Differential expression analysis

For each of the three datasets, we performed differential expression analysis using DESeq2 (version 1.34.0) (Love et al. 2014) on the STAR/Salmon merged gene counts from the nf-core pipeline outputs. Differentially expressed genes were selected based on a threshold of an absolute log2 fold change (LFC) greater than 1.1 (for pre-cystic P70 data set) or 2.0 (for cystic P21 and P28 data sets) and an adjusted p-value less than 0.05 after apeglm LFC shrinkage (Zhu et al. 2019). The LFC cutoff varied by data set to ensure a signature of 100–200 genes, which Yang et al. previously found to be the optimal gene signature size for signature reversion (Yang et al. 2022). While a LFC threshold > 2 allowed for a total signature of 100–200 genes (126 genes for P21 and 189 genes for P28) for the cystic data sets; there were far fewer genes passing this stringent cutoff with the pre-cystic data set. The study by Yang et al. benchmarked transcriptomic signature compositions for drug repurposing and found the optimal signature to be dependent more on size (100–200 genes) than stringent LFC (Yang et al. 2022). With this in mind, we lowered the pre-cystic LFC cutoff to > 1.1 and <  -1.1 compared to matched controls, resulting in a signature of 130 genes for the P70 pre-cystic data set. We used BiomaRt to annotate gene descriptions for the differentially expressed genes and convert from Ensembl to Entrez and HGNC symbols (version 2.50.3) (Durinck et al. 2005, 2009). The top differentially expressed genes by LFC were used to select rlog normalized counts and plotted as heatmaps using complete linkage hierarchical clustering.

Functional enrichment analysis (FEA)

We then analyzed Mouse Ensembl genes (C57BL_6NJ_v1) that met the differentially expressed LFC cutoff for pathway and functional enrichment, with upregulated and downregulated genes analyzed separately. We used the R package gprofiler2 (version 0.2.1) (Raudvere et al. 2019; Reimand et al. 2007) to identify significantly enriched pathways using the Gene Ontology (GO), Reactome, and WikiPathways gene set sources (term sizes filtered for > 5 and < 1000). We applied the Bonferroni Procedure for multiple hypothesis correction and used a p-adjusted threshold of 0.05. The background gene list included all measured genes before filtering. For plotting, we used enrichment terms prioritized by recall value, the ratio of matching query genes/all query genes to enrichment term size. We aggregated the top 100 terms (up- and downregulated) across the results for all data sets and, using rrvgo (version 1.8.0), we used Wang term semantic similarity to calculate the similarity of terms to each other using the hierarchy of GO’s graph for GO biological processes (GO:BP) (Sayols 2020; Wang et al. 2007; Yu et al. 2010). We plotted the term enrichment similarity across the data sets with a grouping similarity threshold set to 0.80 in order to select parent terms.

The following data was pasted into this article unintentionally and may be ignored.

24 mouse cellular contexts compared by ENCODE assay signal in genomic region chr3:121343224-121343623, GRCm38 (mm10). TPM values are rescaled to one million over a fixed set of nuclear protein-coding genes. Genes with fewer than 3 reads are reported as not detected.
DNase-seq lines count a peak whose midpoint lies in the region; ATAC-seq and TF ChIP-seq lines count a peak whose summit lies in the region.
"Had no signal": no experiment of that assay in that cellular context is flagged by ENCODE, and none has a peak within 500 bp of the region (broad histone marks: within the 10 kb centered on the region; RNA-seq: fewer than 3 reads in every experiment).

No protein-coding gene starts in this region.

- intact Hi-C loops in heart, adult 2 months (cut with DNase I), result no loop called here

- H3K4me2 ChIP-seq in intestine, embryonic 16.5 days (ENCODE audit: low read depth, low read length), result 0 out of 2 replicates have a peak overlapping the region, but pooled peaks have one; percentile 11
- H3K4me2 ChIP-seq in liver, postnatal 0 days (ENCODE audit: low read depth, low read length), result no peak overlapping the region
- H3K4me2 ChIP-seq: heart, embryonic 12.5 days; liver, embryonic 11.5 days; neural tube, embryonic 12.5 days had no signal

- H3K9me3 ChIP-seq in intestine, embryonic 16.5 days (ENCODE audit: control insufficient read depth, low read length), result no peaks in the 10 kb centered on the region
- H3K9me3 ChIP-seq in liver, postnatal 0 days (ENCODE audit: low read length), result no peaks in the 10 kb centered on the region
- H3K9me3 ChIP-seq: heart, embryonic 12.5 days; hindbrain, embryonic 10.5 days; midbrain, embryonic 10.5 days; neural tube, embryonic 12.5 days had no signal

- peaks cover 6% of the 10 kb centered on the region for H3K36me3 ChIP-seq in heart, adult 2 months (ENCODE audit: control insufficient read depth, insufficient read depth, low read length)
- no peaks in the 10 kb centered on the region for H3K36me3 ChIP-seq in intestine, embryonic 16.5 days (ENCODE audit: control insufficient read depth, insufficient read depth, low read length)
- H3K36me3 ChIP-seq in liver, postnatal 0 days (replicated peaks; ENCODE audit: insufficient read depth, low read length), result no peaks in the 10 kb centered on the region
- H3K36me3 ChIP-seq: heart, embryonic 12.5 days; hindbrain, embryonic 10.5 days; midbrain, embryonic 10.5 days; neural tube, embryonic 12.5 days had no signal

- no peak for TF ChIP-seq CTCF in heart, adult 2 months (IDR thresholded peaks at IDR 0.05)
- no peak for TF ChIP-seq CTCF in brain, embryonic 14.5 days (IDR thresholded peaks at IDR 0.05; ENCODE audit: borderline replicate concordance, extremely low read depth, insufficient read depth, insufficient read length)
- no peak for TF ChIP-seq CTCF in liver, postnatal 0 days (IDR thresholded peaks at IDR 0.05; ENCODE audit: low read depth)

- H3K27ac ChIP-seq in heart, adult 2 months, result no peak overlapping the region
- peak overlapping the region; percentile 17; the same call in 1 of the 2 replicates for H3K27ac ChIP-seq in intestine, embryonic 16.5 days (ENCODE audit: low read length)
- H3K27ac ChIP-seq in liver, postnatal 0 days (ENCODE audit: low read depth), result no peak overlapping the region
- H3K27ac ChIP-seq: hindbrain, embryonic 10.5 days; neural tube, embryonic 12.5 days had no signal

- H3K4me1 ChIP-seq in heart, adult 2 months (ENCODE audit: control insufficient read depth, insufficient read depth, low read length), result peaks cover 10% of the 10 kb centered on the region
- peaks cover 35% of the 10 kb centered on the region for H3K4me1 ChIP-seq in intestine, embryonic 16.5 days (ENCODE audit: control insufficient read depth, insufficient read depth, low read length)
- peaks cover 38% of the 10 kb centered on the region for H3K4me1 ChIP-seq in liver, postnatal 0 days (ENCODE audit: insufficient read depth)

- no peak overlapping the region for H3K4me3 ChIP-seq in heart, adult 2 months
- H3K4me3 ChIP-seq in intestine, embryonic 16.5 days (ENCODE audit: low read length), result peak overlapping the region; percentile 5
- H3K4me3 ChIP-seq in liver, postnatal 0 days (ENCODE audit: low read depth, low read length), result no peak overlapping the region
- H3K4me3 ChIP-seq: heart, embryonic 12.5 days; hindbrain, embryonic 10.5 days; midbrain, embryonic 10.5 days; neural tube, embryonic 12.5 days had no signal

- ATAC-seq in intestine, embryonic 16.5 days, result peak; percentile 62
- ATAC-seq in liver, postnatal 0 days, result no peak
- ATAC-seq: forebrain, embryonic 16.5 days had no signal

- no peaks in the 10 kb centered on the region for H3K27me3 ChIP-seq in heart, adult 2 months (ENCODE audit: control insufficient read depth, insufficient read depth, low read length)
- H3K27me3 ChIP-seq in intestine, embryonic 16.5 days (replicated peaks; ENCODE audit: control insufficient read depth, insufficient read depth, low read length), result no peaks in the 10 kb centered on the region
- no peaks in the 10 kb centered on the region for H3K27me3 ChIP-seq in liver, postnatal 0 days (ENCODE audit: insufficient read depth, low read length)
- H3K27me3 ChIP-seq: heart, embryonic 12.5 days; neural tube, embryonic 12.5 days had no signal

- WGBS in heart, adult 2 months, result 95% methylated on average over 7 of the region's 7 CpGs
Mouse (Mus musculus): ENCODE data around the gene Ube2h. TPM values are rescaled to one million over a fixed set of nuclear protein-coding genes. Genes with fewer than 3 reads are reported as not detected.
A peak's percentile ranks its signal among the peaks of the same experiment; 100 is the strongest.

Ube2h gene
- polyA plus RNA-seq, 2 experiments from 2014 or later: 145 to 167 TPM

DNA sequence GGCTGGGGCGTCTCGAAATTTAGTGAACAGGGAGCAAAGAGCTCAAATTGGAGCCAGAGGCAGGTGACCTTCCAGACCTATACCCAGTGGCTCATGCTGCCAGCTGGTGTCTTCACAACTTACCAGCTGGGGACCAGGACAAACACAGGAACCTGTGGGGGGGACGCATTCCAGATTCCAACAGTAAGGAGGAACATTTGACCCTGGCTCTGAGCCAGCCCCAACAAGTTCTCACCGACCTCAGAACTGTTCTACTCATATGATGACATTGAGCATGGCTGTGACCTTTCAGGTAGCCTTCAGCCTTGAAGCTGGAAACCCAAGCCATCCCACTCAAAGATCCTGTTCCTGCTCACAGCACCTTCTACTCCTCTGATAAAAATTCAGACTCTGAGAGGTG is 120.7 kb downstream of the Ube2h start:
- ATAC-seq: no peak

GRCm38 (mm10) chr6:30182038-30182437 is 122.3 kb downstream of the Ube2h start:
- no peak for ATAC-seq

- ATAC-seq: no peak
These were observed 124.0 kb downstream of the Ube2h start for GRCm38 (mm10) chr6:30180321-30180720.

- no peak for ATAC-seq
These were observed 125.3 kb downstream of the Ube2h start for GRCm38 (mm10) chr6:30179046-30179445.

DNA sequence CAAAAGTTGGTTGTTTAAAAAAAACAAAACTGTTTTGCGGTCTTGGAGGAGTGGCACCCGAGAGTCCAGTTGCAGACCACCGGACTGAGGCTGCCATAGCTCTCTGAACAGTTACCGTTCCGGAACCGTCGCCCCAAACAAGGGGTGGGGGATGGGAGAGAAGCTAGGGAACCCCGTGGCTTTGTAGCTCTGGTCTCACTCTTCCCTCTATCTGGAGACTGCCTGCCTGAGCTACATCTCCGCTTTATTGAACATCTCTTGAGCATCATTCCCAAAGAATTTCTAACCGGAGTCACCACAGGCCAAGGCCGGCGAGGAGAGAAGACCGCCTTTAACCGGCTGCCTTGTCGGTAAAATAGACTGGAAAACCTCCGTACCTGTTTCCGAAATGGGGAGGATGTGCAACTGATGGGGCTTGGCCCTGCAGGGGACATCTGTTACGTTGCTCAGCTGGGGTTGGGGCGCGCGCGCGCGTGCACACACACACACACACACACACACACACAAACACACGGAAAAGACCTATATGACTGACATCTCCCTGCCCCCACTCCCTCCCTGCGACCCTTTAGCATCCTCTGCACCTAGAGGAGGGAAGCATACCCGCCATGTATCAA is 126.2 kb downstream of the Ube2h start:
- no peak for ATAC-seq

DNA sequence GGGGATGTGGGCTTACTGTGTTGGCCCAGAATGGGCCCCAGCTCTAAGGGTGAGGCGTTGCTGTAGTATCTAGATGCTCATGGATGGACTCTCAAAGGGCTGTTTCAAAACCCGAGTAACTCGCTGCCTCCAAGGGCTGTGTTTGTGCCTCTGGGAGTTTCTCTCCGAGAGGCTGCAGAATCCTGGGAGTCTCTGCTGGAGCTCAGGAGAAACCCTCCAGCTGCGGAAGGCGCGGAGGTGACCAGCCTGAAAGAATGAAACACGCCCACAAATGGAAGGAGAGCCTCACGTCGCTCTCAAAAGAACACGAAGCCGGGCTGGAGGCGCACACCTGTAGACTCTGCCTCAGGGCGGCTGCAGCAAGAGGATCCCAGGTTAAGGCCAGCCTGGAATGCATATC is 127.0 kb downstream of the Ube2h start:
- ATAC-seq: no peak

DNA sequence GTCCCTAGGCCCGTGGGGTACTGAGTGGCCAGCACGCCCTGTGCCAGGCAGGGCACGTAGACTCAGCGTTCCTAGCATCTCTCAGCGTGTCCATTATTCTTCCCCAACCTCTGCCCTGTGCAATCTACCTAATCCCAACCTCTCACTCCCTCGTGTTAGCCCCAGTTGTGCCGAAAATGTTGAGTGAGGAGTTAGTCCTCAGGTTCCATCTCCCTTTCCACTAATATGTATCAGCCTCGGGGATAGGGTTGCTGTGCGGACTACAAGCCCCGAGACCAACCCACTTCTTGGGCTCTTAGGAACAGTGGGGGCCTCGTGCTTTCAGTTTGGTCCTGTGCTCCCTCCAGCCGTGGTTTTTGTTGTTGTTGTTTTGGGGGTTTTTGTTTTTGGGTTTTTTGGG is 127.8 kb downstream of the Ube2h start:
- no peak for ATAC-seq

Acute kidney injury signature assessment

To assess differential expression of known acute kidney injury (AKI)-associated genes across the data sets in our study, we obtained a set of consistently differentially expressed genes from a previous study that aggregated 4 AKI data sets with 24-h post-injury and time-matched controls (Chen et al. 2020). A total of 157 and 88 genes were upregulated and downregulated, respectively, across all 4 data sets in that study providing a consensus AKI signature. Using these genes, we subset the differential expression results of the pre-cystic and cystic data sets compared to controls in our three data sets and assessed the AKI signature in each.

Signature reversion searching for drug candidates